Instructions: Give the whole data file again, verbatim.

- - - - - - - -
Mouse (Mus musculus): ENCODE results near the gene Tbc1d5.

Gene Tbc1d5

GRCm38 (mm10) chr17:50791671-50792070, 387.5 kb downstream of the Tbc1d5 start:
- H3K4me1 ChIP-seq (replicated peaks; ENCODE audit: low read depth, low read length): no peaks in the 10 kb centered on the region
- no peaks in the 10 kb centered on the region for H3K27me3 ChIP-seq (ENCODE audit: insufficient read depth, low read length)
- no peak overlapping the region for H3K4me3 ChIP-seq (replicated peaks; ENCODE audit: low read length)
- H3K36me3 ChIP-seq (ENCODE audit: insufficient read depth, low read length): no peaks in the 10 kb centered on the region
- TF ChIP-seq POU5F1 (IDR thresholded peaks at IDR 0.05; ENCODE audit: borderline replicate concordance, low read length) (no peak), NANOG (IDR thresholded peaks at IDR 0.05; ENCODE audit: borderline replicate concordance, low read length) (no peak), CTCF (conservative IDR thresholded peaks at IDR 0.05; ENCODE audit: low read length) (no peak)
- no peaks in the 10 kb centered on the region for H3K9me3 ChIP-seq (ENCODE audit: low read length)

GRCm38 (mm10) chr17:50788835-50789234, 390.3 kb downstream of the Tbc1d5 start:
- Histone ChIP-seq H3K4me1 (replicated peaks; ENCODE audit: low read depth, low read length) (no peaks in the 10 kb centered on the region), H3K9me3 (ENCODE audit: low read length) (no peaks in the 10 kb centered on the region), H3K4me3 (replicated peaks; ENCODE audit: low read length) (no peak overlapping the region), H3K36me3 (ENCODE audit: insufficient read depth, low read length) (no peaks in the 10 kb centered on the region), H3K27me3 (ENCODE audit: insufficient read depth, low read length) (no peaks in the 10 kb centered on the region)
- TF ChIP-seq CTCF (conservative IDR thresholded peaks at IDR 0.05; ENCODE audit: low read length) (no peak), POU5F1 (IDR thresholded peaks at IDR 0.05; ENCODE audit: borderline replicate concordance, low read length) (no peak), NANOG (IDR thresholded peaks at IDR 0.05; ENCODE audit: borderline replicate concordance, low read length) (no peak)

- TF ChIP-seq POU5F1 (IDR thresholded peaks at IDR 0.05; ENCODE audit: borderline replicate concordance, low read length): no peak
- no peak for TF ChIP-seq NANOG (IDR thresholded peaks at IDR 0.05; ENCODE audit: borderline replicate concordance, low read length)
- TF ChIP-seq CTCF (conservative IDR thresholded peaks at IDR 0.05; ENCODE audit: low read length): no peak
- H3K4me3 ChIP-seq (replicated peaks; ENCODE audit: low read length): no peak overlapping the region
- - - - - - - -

Mouse (Mus musculus): ENCODE results near the gene Tbc1d5.

Gene Tbc1d5

GRCm38 (mm10) chr17:50791671-50792070, 387.5 kb downstream of the Tbc1d5 start:
- H3K4me1 ChIP-seq (replicated peaks; ENCODE audit: low read depth, low read length): no peaks in the 10 kb centered on the region
- no peaks in the 10 kb centered on the region for H3K27me3 ChIP-seq (ENCODE audit: insufficient read depth, low read length)
- no peak overlapping the region for H3K4me3 ChIP-seq (replicated peaks; ENCODE audit: low read length)
- H3K36me3 ChIP-seq (ENCODE audit: insufficient read depth, low read length): no peaks in the 10 kb centered on the region
- TF ChIP-seq POU5F1 (IDR thresholded peaks at IDR 0.05; ENCODE audit: borderline replicate concordance, low read length) (no peak), NANOG (IDR thresholded peaks at IDR 0.05; ENCODE audit: borderline replicate concordance, low read length) (no peak), CTCF (conservative IDR thresholded peaks at IDR 0.05; ENCODE audit: low read length) (no peak)
- no peaks in the 10 kb centered on the region for H3K9me3 ChIP-seq (ENCODE audit: low read length)

GRCm38 (mm10) chr17:50788835-50789234, 390.3 kb downstream of the Tbc1d5 start:
- Histone ChIP-seq H3K4me1 (replicated peaks; ENCODE audit: low read depth, low read length) (no peaks in the 10 kb centered on the region), H3K9me3 (ENCODE audit: low read length) (no peaks in the 10 kb centered on the region), H3K4me3 (replicated peaks; ENCODE audit: low read length) (no peak overlapping the region), H3K36me3 (ENCODE audit: insufficient read depth, low read length) (no peaks in the 10 kb centered on the region), H3K27me3 (ENCODE audit: insufficient read depth, low read length) (no peaks in the 10 kb centered on the region)
- TF ChIP-seq CTCF (conservative IDR thresholded peaks at IDR 0.05; ENCODE audit: low read length) (no peak), POU5F1 (IDR thresholded peaks at IDR 0.05; ENCODE audit: borderline replicate concordance, low read length) (no peak), NANOG (IDR thresholded peaks at IDR 0.05; ENCODE audit: borderline replicate concordance, low read length) (no peak)

- TF ChIP-seq POU5F1 (IDR thresholded peaks at IDR 0.05; ENCODE audit: borderline replicate concordance, low read length): no peak
- no peak for TF ChIP-seq NANOG (IDR thresholded peaks at IDR 0.05; ENCODE audit: borderline replicate concordance, low read length)
- TF ChIP-seq CTCF (conservative IDR thresholded peaks at IDR 0.05; ENCODE audit: low read length): no peak
- H3K4me3 ChIP-seq (replicated peaks; ENCODE audit: low read length): no peak overlapping the region